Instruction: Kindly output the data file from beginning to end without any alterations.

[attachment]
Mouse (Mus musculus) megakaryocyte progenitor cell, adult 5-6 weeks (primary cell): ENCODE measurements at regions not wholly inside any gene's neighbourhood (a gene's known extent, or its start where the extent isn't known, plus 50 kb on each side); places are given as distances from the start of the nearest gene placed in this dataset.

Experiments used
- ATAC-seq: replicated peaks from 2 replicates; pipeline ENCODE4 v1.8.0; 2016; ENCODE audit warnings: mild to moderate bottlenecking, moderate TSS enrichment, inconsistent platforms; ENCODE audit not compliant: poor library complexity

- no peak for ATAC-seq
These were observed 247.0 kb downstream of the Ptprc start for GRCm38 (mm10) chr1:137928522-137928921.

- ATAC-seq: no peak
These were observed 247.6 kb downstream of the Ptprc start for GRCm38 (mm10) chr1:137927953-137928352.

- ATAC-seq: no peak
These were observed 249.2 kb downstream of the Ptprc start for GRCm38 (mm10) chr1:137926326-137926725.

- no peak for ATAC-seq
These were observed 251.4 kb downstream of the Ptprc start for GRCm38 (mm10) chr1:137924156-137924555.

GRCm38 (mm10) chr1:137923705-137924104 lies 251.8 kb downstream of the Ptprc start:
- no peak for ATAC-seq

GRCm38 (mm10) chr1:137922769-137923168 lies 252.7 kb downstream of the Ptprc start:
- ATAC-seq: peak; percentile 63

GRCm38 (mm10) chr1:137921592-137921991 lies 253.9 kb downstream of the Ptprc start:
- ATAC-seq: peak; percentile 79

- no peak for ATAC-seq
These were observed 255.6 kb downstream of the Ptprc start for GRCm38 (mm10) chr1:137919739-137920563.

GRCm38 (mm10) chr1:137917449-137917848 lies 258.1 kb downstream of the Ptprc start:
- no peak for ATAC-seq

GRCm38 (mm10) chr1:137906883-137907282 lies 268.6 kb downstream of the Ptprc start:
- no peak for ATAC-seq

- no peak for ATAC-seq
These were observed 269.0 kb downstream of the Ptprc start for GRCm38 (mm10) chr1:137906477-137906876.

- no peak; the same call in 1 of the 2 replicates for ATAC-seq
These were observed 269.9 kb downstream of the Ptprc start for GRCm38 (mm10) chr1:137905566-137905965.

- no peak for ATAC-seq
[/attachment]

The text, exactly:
Mouse (Mus musculus) megakaryocyte progenitor cell, adult 5-6 weeks (primary cell): ENCODE measurements at regions not wholly inside any gene's neighbourhood (a gene's known extent, or its start where the extent isn't known, plus 50 kb on each side); places are given as distances from the start of the nearest gene placed in this dataset.

Experiments used
- ATAC-seq: replicated peaks from 2 replicates; pipeline ENCODE4 v1.8.0; 2016; ENCODE audit warnings: mild to moderate bottlenecking, moderate TSS enrichment, inconsistent platforms; ENCODE audit not compliant: poor library complexity

- no peak for ATAC-seq
These were observed 247.0 kb downstream of the Ptprc start for GRCm38 (mm10) chr1:137928522-137928921.

- ATAC-seq: no peak
These were observed 247.6 kb downstream of the Ptprc start for GRCm38 (mm10) chr1:137927953-137928352.

- ATAC-seq: no peak
These were observed 249.2 kb downstream of the Ptprc start for GRCm38 (mm10) chr1:137926326-137926725.

- no peak for ATAC-seq
These were observed 251.4 kb downstream of the Ptprc start for GRCm38 (mm10) chr1:137924156-137924555.

GRCm38 (mm10) chr1:137923705-137924104 lies 251.8 kb downstream of the Ptprc start:
- no peak for ATAC-seq

GRCm38 (mm10) chr1:137922769-137923168 lies 252.7 kb downstream of the Ptprc start:
- ATAC-seq: peak; percentile 63

GRCm38 (mm10) chr1:137921592-137921991 lies 253.9 kb downstream of the Ptprc start:
- ATAC-seq: peak; percentile 79

- no peak for ATAC-seq
These were observed 255.6 kb downstream of the Ptprc start for GRCm38 (mm10) chr1:137919739-137920563.

GRCm38 (mm10) chr1:137917449-137917848 lies 258.1 kb downstream of the Ptprc start:
- no peak for ATAC-seq

GRCm38 (mm10) chr1:137906883-137907282 lies 268.6 kb downstream of the Ptprc start:
- no peak for ATAC-seq

- no peak for ATAC-seq
These were observed 269.0 kb downstream of the Ptprc start for GRCm38 (mm10) chr1:137906477-137906876.

- no peak; the same call in 1 of the 2 replicates for ATAC-seq
These were observed 269.9 kb downstream of the Ptprc start for GRCm38 (mm10) chr1:137905566-137905965.

- no peak for ATAC-seq